They are not the same and Obama, for all his faults, is not a "lesser evil." Handing over the keys to this country to a completely out of touch plutocrat like Romney who literally is just Bush Jr. Part 2 just because you want to wear Che Guevara shirts or whatever and KILL YOUR TELEVISION and vote for some third party that hasn't got a fucking chance in hell is probably the stupidest, most politically indefensible thing anyone could do simply in the name of making some vapid statement about THE ESTABLISHMENT or whatever. If Obama is elected, chances are some very real positive things could happen in this country in the next 4 years, and I think the last 4 years have been massively game-changing for the way the US is perceived abroad and how people view themselves as Americans. It's also possible that nothing particularly good will happen and Obama will be disappointing in many areas. Fine. However, if Romney winds up in office, you're fucking deluding yourself if you think his administration will be remotely comparable to Obama's in terms of the anti-citizen bullshit that will emerge.

Hooker - 2012-10-19
Where does this Romney is the boogie man stuff even come from? He was governor of a liberal state and, during his time in office, he was essentially a grab bag of political positions in the same way Clinton was. He was also the least popular candidate to the GOP establishment due to his far more moderate positions, and won the nomination because every single other person turned out to be unelectable.

As a person, he seems like a vapid, uncaring, rich asshole that probably sleeps well at night because he doesn't think the awful things he does are awful. But given his history, I don't think he has any political motivation whatsoever. Hilary clearly wanted to change healthcare. McCain clearly wanted to continue the war on terror. Ron Paul clearly wants to enact libertarian policies. I may not agree with the latter two, but I at least have some respect for them because they want to hold the office as a means to reach their goal. I get the sense with Romney (and Obama, Bush jr, and Bill Clinton) that being President is the goal.

That said, just as Bush surrounded himself with neocons that destroyed the country, Romney seems to have surrounded himself with pro-corporation politicians and lobbiests, so he's probably the greater of the two evils here. So, economically, Obama is a little better. Socially, however, they're a wash, with Romney having more grey area.

SteamPoweredKleenex - 2012-10-19
This is the best summary I've read of the Obama/Romney choice:

ďIf you vote against Obama because he canít get stuff done, itís kind of like saying ĎThis guy canít cure cancer. Iím gonna vote for cancer.íĒ
~Chris Rock

The very worst Obama can do will still be light years better for the middle and lower classes than Romney. And a lot of people gripe that Obama hasn't done X, Y, or Z, yet they seem to forget the GOP in the Senate and their RECORD NUMBER of filibusters/threats.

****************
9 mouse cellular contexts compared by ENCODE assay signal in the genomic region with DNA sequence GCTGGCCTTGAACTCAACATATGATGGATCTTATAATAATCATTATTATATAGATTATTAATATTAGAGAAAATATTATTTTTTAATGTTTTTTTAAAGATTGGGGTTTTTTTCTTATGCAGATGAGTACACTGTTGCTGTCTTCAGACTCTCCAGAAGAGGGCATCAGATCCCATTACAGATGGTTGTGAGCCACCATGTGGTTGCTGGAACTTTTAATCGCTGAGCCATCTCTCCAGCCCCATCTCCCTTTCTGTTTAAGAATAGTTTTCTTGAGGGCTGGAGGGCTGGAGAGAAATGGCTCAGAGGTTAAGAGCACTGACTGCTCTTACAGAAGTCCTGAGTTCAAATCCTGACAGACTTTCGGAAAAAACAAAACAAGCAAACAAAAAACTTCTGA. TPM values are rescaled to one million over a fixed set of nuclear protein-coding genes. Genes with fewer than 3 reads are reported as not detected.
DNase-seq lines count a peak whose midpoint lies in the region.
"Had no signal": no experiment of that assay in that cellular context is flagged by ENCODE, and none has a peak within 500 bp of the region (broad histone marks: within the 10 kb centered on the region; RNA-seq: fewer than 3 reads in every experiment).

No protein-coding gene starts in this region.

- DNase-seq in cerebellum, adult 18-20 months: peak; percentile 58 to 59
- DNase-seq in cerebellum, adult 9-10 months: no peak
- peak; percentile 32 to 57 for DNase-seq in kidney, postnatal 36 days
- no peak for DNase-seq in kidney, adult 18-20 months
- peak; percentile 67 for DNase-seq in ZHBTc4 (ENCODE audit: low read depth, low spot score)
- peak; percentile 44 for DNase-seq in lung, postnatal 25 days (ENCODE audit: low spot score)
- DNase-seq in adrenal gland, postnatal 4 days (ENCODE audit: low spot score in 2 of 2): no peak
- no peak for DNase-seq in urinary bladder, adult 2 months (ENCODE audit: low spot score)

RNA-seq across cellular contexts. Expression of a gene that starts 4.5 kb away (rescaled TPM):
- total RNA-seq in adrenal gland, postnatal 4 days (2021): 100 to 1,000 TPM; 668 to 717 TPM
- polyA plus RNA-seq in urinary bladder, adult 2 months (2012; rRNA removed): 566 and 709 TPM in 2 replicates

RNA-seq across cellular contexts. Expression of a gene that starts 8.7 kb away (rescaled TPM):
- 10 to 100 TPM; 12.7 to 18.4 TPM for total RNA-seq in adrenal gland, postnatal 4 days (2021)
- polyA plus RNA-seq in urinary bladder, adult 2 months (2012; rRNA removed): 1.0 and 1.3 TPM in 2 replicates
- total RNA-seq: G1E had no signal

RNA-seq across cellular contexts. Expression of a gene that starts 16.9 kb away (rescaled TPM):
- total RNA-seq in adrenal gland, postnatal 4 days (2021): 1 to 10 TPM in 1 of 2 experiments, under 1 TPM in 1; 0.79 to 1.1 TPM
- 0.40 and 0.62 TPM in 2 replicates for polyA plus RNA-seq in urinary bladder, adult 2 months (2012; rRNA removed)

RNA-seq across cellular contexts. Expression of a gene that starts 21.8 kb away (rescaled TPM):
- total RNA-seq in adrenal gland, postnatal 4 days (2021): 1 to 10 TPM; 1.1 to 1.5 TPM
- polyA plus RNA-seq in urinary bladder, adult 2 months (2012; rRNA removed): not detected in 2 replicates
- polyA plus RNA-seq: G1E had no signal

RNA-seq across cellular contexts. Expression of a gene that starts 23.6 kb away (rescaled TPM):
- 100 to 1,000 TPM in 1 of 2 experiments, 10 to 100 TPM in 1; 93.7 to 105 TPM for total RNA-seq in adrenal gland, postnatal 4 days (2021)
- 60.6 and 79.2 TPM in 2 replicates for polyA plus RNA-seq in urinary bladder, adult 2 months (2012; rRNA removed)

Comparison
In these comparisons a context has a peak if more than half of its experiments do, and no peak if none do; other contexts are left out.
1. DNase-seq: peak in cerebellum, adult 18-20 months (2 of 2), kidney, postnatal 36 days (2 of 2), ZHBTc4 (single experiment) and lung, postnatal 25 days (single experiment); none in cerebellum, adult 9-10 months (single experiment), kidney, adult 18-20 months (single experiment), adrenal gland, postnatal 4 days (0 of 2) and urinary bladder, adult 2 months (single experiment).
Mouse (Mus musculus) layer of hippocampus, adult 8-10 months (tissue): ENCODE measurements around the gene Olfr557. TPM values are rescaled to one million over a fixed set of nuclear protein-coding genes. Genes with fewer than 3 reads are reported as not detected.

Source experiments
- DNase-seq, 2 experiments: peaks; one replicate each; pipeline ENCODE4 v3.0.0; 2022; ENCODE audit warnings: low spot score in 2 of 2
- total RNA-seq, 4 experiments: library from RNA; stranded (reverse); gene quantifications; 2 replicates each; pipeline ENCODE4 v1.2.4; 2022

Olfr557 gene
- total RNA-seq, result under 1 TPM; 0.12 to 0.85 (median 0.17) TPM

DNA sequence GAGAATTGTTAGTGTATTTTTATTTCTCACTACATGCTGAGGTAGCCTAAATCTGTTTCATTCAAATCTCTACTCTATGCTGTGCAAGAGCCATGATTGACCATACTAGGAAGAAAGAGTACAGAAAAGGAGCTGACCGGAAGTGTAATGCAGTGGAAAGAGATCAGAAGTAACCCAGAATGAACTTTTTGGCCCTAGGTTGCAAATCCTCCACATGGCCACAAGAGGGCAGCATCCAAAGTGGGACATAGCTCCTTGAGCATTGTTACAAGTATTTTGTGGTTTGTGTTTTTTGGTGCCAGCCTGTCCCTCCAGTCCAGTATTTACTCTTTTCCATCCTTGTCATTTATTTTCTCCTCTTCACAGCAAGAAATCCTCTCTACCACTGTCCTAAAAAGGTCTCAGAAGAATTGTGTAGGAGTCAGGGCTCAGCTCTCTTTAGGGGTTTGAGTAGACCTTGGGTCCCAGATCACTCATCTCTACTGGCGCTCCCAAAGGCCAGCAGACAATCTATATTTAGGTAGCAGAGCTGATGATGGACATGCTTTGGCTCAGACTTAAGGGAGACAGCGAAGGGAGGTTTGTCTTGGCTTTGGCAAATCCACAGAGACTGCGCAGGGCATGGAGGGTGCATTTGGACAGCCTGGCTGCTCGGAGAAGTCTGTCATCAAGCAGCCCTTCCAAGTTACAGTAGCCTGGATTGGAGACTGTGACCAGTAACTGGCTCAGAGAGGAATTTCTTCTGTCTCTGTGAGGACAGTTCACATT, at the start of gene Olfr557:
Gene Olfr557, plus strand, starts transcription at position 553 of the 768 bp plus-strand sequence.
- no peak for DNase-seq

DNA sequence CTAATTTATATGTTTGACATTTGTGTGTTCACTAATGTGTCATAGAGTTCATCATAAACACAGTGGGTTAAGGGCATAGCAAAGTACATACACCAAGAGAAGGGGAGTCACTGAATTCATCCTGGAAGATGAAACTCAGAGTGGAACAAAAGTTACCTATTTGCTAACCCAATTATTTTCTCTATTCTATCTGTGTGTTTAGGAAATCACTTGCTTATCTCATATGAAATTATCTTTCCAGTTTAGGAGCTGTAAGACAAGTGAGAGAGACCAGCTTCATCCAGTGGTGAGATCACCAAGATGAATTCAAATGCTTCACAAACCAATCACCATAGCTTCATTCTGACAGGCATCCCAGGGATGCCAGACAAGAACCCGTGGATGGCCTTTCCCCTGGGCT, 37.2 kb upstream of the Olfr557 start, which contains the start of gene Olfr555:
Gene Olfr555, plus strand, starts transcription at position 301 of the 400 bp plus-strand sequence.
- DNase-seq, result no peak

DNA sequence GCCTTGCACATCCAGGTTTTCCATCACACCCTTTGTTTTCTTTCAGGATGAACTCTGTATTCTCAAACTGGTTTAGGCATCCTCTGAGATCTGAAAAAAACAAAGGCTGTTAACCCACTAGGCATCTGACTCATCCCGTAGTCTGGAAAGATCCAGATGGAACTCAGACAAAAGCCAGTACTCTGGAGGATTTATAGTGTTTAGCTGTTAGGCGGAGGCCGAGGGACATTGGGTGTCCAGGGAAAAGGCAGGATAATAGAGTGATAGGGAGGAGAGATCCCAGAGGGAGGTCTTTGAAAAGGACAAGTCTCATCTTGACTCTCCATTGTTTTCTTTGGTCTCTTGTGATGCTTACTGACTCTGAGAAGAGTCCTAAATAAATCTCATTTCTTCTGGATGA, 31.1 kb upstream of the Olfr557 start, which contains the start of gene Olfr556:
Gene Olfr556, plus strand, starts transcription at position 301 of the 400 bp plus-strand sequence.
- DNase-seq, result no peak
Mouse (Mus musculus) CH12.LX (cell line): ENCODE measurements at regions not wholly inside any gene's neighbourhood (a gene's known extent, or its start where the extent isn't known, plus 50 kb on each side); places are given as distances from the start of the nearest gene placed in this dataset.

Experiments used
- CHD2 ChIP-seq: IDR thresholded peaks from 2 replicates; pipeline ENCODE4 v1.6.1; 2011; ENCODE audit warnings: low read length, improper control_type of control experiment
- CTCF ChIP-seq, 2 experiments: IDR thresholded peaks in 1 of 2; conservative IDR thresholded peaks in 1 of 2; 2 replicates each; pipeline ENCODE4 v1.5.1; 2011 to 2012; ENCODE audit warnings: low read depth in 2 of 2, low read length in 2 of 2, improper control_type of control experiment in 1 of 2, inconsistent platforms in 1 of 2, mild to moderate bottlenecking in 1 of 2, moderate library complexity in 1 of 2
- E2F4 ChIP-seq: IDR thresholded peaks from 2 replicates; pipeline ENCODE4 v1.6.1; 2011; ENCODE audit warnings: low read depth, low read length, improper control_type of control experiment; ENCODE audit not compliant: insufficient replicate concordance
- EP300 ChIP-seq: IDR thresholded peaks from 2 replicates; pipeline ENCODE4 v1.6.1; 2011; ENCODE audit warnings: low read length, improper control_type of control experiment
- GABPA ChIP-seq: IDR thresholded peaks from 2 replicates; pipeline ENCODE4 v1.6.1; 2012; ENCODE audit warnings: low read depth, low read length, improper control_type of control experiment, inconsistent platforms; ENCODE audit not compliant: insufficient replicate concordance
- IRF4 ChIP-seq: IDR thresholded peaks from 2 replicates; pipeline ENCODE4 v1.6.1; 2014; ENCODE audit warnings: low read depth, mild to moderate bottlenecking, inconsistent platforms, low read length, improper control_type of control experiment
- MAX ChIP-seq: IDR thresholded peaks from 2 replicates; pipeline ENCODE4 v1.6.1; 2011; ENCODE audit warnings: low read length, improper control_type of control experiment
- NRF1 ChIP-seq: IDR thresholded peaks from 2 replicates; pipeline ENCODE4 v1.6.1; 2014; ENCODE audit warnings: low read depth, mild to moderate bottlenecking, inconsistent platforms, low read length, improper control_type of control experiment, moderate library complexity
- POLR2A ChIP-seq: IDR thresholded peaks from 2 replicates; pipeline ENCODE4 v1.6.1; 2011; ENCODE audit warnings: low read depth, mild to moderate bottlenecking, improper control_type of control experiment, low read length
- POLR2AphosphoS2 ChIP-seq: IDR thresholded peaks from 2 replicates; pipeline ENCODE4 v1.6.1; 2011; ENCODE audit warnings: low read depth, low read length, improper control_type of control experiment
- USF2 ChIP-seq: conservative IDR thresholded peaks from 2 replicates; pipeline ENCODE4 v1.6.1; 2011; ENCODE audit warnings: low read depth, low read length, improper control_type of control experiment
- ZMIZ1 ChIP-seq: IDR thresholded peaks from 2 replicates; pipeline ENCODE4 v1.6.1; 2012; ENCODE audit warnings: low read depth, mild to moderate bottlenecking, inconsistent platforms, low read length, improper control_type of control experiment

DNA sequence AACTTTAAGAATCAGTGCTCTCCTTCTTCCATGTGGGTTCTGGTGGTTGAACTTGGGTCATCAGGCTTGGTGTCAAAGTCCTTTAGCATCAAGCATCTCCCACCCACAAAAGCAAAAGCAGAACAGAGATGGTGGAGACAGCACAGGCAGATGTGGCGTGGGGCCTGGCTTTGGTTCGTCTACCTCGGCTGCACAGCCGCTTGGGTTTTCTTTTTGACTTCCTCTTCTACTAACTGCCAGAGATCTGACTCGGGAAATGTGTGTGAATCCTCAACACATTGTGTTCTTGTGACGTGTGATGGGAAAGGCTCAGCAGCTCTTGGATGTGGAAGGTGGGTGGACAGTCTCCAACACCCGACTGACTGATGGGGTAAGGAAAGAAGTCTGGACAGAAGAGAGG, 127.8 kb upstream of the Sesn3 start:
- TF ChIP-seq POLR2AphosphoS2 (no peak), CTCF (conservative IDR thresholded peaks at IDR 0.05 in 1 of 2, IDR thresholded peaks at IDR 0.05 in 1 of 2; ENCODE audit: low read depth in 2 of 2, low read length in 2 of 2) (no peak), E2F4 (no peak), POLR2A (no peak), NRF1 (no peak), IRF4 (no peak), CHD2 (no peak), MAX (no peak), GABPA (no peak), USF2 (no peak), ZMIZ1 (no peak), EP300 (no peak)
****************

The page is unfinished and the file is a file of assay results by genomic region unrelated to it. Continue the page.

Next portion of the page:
Gitmo closing? Guess which party wouldn't let the prisoners be moved to the U.S. for trial?

Unemployment? Guess who shot down a bill to stop subsidizing businesses that move labor overseas?

There's been a shitload of legislation addressing the issues that people want Obama to solve, but it gets cock-blocked by a party that's admitted all they want to do is make everything fail or not happen and blame Obama.

themilkshark - 2012-10-19
Obama attempted to compromise, and for some reason everyone hates him for it. He should have known it wouldn't work, right? That's how things actually go in reality, you just know ahead of time what's going to turn out in your favor and what won't. That's why two different people funnel MILLIONS of dollars into Presidential election campaigns every four years.

Bort - 2012-10-19
"Shoveling trillions of dollars to large banks in the hope that is raises all ships is not policy I'd expect from the "populist" party. Yet that's what he did."

Yeah, Obama's no FDR, he should have done what FDR did. Which was, uh, pump funds into banks and insure their assets so the economy could stabilize and recover.

Did your parents have a house? Thank a bank for that. Did you ever get a car that you couldn't afford all at once? Thank a bank for that. Banks provide essential services in modern economies, and I'm actually sort of sad I even have to say that, because it should be glaringly obvious that banks are important. This doesn't mean that banks should be allowed to gouge the customer either; there is a difference between commerce and corruption. But getting mad that Obama stabilized the banks is just crazy stupid.

Speaking of crazy stupid ... "I'm happily voting for Jill Stein, so not all candidates are disqualified." The very best I can say about Jill Stein is, her fans like her because she isn't a serious candidate. If she were ever to take her candidacy seriously -- as in with any intention of ever getting elected, in this cycle or the next -- she would start accepting donations and courting special interests, and her fan base would accuse her of selling out.

So voting for Jill Stein is effectively the same as writing in "Pinkie Pie" on your ballot. At least writing in "Pinkie Pie" would be more honest; at least you'd be acknowledging that you are voting to be smug, not to actually try to move the country in a positive direction.